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How will the interest rate rise affect me?

The interest rate rise would mean bad news variable-rate mortgage holders.

The media is alive with speculation that a UK interest rate rise will occur soon. This has been fuelled by the comments of highly influential figures, including Mark Carney, Governor of the Bank of England, who last month stated that a rise was “drawing closer”.

On Monday, Kristin Forbes, another prominent policy maker on the Monetary Policy Committee, added to the speculation, arguing via a column in The Telegraph that “waiting too long [to raise interest rates] would risk undermining the recovery.”

Most analysts don’t expect rates to rise as quickly as in the past: the general consensus seems to be that the BoE base rate will reach 2.5 per cent by early 2017.

But we can be certain that rises are coming and with increasing numbers of key figures advocating a sooner-rather-than-later approach, savvy people will already be thinking about how they might be affected and planning ahead.

How does this affect me?

Homeowners on a variable interest rate will bear the brunt of any rise. For example, Mark Carney himself has already highlighted that an increase to 2.5% could add an average of more than £400 a month to the borrowing costs of London’s 900,000 mortgage holders. Renters are also likely to see an increase in their monthly payments as landlords pass on their increased costs.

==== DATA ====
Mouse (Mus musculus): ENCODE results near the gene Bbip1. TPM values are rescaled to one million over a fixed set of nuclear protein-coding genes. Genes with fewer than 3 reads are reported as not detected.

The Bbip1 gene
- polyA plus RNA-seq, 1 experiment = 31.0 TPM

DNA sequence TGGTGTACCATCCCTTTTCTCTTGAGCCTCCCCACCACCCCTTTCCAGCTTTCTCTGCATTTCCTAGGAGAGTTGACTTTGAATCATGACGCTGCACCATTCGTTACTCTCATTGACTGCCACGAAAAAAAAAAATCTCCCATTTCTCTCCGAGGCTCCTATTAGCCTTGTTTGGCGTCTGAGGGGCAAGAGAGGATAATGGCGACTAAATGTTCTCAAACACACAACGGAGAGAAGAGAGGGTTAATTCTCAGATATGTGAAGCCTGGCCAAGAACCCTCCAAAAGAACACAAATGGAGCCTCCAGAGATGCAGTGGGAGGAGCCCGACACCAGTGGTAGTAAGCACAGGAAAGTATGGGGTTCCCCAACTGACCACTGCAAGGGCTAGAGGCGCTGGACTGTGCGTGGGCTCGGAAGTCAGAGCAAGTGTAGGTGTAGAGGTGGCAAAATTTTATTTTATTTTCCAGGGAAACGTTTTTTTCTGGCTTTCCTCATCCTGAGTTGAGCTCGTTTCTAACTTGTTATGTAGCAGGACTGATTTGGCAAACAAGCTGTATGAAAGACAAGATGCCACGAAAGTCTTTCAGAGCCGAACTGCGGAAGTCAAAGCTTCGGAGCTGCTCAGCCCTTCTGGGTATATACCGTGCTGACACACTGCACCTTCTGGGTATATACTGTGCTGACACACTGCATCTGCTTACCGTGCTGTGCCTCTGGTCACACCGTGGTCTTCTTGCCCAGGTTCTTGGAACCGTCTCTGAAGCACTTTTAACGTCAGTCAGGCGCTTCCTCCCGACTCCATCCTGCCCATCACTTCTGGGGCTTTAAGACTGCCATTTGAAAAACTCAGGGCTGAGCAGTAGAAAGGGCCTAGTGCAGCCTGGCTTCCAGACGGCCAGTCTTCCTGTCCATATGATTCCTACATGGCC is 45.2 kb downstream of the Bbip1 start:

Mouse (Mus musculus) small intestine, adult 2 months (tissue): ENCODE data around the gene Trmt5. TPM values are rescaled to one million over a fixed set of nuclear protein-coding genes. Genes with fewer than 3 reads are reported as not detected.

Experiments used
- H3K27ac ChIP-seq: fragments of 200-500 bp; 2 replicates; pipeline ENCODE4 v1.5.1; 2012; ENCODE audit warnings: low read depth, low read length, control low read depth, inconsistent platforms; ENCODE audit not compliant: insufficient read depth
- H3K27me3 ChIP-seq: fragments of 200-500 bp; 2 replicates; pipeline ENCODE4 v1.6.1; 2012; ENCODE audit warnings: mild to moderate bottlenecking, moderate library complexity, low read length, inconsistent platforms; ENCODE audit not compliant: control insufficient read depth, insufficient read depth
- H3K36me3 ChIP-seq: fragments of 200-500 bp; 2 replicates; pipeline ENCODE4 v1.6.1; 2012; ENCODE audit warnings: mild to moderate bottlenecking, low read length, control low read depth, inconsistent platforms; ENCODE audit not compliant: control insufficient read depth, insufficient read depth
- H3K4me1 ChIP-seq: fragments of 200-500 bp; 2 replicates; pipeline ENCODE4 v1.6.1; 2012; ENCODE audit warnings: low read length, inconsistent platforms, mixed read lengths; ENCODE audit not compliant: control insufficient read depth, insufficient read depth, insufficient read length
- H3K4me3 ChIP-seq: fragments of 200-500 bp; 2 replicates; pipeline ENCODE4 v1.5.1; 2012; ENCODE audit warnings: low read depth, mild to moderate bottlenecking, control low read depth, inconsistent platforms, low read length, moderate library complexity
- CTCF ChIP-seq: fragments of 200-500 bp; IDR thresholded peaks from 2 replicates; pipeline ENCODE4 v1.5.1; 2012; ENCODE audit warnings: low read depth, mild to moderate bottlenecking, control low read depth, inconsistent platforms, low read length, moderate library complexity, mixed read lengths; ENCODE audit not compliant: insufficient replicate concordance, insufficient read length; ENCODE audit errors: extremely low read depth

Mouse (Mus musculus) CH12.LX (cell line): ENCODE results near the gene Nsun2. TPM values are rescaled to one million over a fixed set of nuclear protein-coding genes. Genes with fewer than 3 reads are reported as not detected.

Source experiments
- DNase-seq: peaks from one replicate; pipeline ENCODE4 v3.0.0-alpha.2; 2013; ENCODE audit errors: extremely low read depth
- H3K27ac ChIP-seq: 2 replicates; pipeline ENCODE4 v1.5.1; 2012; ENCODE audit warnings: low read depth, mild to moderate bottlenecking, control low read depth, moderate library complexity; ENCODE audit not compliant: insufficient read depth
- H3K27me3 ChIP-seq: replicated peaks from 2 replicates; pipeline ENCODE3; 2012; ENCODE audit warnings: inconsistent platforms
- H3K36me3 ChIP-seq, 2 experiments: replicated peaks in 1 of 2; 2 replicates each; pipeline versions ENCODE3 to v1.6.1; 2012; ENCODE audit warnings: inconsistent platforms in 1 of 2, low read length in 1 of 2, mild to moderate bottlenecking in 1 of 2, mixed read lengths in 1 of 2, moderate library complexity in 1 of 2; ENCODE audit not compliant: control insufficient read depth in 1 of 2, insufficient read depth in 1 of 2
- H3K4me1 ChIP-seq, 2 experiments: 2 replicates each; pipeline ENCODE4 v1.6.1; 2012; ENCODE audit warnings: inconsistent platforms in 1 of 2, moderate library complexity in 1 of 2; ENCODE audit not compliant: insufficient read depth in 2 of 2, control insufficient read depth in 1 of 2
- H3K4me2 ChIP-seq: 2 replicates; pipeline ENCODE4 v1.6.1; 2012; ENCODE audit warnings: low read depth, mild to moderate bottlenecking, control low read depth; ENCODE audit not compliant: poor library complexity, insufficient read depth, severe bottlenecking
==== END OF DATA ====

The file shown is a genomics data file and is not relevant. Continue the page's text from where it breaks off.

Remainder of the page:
The cost of consumer credit will increase with a rate rise, impacting most people with loans or credit cards. If your loan or credit card is on a variable rate then the BoE rise will likely lead to an increase in your APR. Average credit card debt in May 2015 per UK household was £2,311, so any increase could affect many.

What can I do now?

One of the most important things you can do to prepare for a rise is make sure you are on the best deal possible for any lines of credit you have.

That means taking action to actively improve your credit score, since lenders typically reserve the best deals for those with higher credit scores.

Look out for any errors on your report that may be dragging your score down and get them corrected. Then check out whether there are better deals on loans and credit cards you could be taking advantage of.

Now is also the time to take a good look at your overall financial situation and think about the difference an interest rate rise will make to your budget. The Money Advice Service has many more general tips that are also worth reading.



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